LONDON (AP) — World stock markets mostly rose Friday as positive earnings news from technology companies such as Oracle and BlackBerry maker Research in Motion helped shore up sentiment.
Figures showing that U.S. consumer prices rose 0.3 percent in August — roughly in line with expectations — had little impact on the markets on a day when trading is likely to be volatile given that many futures and options contracts have to be settled in both Europe and the U.S.
In Europe, the FTSE 100 index of leading British shares was up 9.67 points, or 0.2 percent, at 5,549.81 while Germany's DAX rose less than a point to 6,250.55. The CAC-4o in France was up 4.60 points, or 0.1 percent, at 3,740.90.
Wall Street was also poised for a solid opening — Dow futures were up 30 points, or 0.3 percent, to 10,580 while the broader Standard & Poor's 500 futures rose 2.9 points, or 0.3 percent, to 1,125.50.
Sentiment has been supported by better than expected earnings figures Thursday from the likes of Oracle Corp., the world's second biggest software company, and Research in Motion Ltd., the maker of BlackBerry handsets.
The technology sector is widely seen as a bellwether of the recovery, as companies' and households' demand for new technology rises as the economic outlook brightens.
"Earnings news from the tech sector also beat expectations helping add to the upside," said Ben Potter, a market strategist at IG Markets.
Over the past week or so, stocks have rebounded as fears of a return to recession in the U.S. — the so-called 'double-dip' — have diminished after a run of solid economic data. However, the prevailing view is that the recovery will continue to be fairly subdued that may require further action from policymakers, both in government and at the U.S. Federal Reserve.
The U.S. inflation data are unlikely to convince the Fed of the need to boost money supply by buying bonds from financial institutions.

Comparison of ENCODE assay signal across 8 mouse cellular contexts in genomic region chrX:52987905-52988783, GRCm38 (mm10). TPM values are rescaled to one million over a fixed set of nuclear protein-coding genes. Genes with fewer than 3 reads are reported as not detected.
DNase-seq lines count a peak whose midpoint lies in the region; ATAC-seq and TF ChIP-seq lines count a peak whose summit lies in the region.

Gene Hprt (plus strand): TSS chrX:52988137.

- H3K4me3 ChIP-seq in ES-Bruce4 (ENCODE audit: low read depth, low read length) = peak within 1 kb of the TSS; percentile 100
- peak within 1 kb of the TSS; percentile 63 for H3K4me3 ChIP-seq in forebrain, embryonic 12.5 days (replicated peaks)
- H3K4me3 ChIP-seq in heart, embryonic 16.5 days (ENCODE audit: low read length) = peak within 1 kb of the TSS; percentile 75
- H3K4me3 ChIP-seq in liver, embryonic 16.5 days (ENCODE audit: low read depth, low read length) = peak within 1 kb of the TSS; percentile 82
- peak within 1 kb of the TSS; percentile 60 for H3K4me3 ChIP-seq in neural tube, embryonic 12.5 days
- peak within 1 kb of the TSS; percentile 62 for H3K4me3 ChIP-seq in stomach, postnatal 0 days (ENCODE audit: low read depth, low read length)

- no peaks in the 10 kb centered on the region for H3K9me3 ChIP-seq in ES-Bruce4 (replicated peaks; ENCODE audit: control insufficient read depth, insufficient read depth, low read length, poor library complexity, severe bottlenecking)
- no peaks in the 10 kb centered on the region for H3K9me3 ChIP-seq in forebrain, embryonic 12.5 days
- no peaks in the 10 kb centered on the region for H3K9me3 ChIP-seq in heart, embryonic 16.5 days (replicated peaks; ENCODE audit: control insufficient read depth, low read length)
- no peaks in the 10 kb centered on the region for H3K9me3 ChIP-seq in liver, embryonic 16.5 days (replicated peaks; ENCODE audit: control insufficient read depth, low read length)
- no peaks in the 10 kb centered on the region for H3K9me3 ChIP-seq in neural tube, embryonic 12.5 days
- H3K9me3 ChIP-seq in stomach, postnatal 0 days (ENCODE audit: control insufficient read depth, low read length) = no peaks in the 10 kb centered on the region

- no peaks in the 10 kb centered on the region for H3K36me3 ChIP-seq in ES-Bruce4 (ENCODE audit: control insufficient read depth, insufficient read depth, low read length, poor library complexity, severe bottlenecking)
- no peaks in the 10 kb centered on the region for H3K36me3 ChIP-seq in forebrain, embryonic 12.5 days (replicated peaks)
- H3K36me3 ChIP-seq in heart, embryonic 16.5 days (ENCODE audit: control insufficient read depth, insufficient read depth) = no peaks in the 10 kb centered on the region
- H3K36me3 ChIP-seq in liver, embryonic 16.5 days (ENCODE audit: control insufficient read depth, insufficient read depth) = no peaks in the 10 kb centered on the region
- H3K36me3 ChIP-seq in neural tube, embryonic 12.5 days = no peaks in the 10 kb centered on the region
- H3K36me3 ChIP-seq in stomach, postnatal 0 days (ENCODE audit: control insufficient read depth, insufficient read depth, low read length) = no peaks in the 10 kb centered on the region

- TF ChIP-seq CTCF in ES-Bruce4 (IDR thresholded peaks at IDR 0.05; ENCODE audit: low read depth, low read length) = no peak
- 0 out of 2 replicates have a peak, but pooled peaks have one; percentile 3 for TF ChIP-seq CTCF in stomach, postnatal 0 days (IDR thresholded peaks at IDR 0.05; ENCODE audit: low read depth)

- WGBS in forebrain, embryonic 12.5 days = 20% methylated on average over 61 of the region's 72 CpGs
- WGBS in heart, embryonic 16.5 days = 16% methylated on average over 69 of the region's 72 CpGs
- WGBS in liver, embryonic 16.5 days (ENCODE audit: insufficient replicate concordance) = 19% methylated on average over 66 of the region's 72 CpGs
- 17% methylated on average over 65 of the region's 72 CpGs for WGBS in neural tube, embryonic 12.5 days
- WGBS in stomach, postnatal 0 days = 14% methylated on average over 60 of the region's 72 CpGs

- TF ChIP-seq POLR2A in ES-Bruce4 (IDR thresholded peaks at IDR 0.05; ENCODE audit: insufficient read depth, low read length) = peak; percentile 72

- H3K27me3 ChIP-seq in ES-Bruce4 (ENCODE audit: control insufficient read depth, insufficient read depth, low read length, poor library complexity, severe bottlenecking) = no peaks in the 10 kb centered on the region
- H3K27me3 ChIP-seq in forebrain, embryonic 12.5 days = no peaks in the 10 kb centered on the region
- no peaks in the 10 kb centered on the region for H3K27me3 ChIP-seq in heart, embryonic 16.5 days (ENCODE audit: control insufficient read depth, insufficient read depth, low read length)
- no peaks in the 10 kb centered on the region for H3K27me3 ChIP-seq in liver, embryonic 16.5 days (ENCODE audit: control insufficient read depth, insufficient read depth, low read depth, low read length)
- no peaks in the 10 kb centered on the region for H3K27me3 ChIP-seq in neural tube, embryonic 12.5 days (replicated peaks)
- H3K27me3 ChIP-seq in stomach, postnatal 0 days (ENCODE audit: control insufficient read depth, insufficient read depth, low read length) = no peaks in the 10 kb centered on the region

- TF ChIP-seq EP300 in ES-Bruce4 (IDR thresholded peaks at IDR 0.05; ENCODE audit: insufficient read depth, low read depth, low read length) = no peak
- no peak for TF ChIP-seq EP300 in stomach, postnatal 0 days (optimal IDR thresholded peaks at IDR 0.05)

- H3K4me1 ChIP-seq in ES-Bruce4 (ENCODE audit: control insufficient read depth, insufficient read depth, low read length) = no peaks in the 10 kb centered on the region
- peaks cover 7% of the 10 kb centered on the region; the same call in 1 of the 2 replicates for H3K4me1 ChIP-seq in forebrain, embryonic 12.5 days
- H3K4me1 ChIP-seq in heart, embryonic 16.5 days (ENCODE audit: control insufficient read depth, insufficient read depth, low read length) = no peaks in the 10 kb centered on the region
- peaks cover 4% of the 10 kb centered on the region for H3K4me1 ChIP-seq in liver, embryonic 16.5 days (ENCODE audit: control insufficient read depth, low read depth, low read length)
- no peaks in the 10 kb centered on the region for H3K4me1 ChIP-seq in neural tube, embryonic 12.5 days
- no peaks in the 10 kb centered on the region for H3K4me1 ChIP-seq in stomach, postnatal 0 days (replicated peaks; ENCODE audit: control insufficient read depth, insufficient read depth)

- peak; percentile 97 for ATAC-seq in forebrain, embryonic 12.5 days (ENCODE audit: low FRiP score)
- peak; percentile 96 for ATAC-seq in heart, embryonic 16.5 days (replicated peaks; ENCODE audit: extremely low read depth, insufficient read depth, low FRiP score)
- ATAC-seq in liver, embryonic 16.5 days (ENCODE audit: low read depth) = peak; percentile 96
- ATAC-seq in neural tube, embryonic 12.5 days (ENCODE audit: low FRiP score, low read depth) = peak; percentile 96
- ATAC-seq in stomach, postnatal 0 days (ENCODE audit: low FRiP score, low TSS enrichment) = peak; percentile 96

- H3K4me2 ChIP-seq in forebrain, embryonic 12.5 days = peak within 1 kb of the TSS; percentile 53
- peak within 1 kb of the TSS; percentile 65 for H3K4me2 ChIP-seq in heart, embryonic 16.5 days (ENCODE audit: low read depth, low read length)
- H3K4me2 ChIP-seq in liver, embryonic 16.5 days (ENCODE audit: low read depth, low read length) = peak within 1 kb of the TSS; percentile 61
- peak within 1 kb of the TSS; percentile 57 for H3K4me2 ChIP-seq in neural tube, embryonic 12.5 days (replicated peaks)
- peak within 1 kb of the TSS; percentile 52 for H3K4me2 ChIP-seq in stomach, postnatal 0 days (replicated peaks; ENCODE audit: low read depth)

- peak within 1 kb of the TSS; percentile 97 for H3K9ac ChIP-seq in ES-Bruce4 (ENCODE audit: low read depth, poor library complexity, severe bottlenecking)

"Today's inflation report indicates that the Fed's monetary policy is unlikely to change in the foreseeable future due to the absence of inflationary or deflationary pressures," said Michael Woolfolk, an analyst at Bank of New York Mellon.
There will also be interest in the University of Michigan's preliminary estimate of U.S. consumer sentiment in September. Here, the consensus is that the main index rebounded to 70 from August's 68.9. Even if the expected rise materializes, the index will still be way below the long-run average of 86.3.
"With an unemployment rate of 9.6 percent, who can blame them?" said Rabobank International analyst Philip Marey.
Earlier in Asia, Japan's benchmark Nikkei 225 stock average gained 116.59 points, or 1.2 percent, to 9,626.09 as exporters continued to move higher in the wake of the Bank of Japan's decision earlier this week to intervene directly in the currency markets to stem the export-sapping appreciation of the yen.
By mid afternoon London time, the dollar was unchanged on the day at 85.80 yen, way up from the 82.87 yen 15-year low it was trading at before the intervention.
One side-effect of the intervention has been a strengthening in the euro against the dollar. The euro was down 0.2 percent at $1.3053, having earlier hit a five week high of $1.3159.
Analysts said that Japan's defense of its currency, its first intervention in six years, has made the euro a favorite bet with traders against the dollar.
Elsewhere in Asia, South Korea's Kospi rose 0.9 percent to 1,827.35, Hong Kong's Hang Seng added 1.3 percent to 21,970.86 and Australia's S&P/ASX 200 advanced 0.7 percent to 4,638.90.
Benchmark crude for October delivery was up 1 cent at $74.58 a barrel in electronic trading on the New York Mercantile Exchange. The contract lost $1.45 to settle at $74.57 a barrel on Thursday.
Associated Press Writer Alex Kennedy in Singapore contributed to this report.